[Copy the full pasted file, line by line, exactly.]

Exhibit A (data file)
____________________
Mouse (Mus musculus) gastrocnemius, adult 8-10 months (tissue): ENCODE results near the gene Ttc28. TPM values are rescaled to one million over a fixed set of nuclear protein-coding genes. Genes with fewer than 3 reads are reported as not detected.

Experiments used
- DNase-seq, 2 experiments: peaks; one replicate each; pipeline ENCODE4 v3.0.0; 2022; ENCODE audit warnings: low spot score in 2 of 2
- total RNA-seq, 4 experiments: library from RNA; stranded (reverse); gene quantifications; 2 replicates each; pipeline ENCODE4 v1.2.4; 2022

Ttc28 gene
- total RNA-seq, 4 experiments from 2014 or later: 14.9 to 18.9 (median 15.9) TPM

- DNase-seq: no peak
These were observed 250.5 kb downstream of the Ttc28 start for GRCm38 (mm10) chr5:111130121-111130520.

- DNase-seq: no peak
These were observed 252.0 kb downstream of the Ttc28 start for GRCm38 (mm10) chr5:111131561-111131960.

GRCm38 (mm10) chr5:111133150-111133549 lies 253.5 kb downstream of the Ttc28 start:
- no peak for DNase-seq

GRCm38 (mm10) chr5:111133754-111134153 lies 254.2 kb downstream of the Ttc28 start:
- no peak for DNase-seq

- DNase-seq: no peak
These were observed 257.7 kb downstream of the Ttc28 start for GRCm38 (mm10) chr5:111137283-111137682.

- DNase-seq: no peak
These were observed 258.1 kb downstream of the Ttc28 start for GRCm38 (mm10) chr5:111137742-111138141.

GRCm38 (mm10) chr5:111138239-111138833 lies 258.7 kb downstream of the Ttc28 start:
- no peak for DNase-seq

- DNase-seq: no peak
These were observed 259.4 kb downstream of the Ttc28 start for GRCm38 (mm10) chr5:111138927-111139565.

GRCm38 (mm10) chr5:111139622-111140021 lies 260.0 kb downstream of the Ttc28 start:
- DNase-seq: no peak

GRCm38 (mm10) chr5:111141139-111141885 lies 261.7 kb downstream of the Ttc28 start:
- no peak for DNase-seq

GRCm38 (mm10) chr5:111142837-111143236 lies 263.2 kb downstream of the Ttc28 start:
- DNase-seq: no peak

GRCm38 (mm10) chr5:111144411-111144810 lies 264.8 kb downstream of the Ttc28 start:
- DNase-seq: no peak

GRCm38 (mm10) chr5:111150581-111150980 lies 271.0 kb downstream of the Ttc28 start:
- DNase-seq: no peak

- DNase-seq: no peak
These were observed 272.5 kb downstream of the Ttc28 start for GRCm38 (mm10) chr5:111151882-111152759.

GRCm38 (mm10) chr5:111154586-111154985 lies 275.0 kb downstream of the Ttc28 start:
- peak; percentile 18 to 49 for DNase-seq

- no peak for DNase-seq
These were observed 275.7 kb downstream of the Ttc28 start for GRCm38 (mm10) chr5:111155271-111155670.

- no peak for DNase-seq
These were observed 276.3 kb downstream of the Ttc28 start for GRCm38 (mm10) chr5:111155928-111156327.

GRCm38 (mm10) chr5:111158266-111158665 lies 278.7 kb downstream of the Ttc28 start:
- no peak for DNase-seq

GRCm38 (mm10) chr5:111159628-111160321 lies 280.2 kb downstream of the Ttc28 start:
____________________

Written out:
Mouse (Mus musculus) gastrocnemius, adult 8-10 months (tissue): ENCODE results near the gene Ttc28. TPM values are rescaled to one million over a fixed set of nuclear protein-coding genes. Genes with fewer than 3 reads are reported as not detected.

Experiments used
- DNase-seq, 2 experiments: peaks; one replicate each; pipeline ENCODE4 v3.0.0; 2022; ENCODE audit warnings: low spot score in 2 of 2
- total RNA-seq, 4 experiments: library from RNA; stranded (reverse); gene quantifications; 2 replicates each; pipeline ENCODE4 v1.2.4; 2022

Ttc28 gene
- total RNA-seq, 4 experiments from 2014 or later: 14.9 to 18.9 (median 15.9) TPM

- DNase-seq: no peak
These were observed 250.5 kb downstream of the Ttc28 start for GRCm38 (mm10) chr5:111130121-111130520.

- DNase-seq: no peak
These were observed 252.0 kb downstream of the Ttc28 start for GRCm38 (mm10) chr5:111131561-111131960.

GRCm38 (mm10) chr5:111133150-111133549 lies 253.5 kb downstream of the Ttc28 start:
- no peak for DNase-seq

GRCm38 (mm10) chr5:111133754-111134153 lies 254.2 kb downstream of the Ttc28 start:
- no peak for DNase-seq

- DNase-seq: no peak
These were observed 257.7 kb downstream of the Ttc28 start for GRCm38 (mm10) chr5:111137283-111137682.

- DNase-seq: no peak
These were observed 258.1 kb downstream of the Ttc28 start for GRCm38 (mm10) chr5:111137742-111138141.

GRCm38 (mm10) chr5:111138239-111138833 lies 258.7 kb downstream of the Ttc28 start:
- no peak for DNase-seq

- DNase-seq: no peak
These were observed 259.4 kb downstream of the Ttc28 start for GRCm38 (mm10) chr5:111138927-111139565.

GRCm38 (mm10) chr5:111139622-111140021 lies 260.0 kb downstream of the Ttc28 start:
- DNase-seq: no peak

GRCm38 (mm10) chr5:111141139-111141885 lies 261.7 kb downstream of the Ttc28 start:
- no peak for DNase-seq

GRCm38 (mm10) chr5:111142837-111143236 lies 263.2 kb downstream of the Ttc28 start:
- DNase-seq: no peak

GRCm38 (mm10) chr5:111144411-111144810 lies 264.8 kb downstream of the Ttc28 start:
- DNase-seq: no peak

GRCm38 (mm10) chr5:111150581-111150980 lies 271.0 kb downstream of the Ttc28 start:
- DNase-seq: no peak

- DNase-seq: no peak
These were observed 272.5 kb downstream of the Ttc28 start for GRCm38 (mm10) chr5:111151882-111152759.

GRCm38 (mm10) chr5:111154586-111154985 lies 275.0 kb downstream of the Ttc28 start:
- peak; percentile 18 to 49 for DNase-seq

- no peak for DNase-seq
These were observed 275.7 kb downstream of the Ttc28 start for GRCm38 (mm10) chr5:111155271-111155670.

- no peak for DNase-seq
These were observed 276.3 kb downstream of the Ttc28 start for GRCm38 (mm10) chr5:111155928-111156327.

GRCm38 (mm10) chr5:111158266-111158665 lies 278.7 kb downstream of the Ttc28 start:
- no peak for DNase-seq

GRCm38 (mm10) chr5:111159628-111160321 lies 280.2 kb downstream of the Ttc28 start: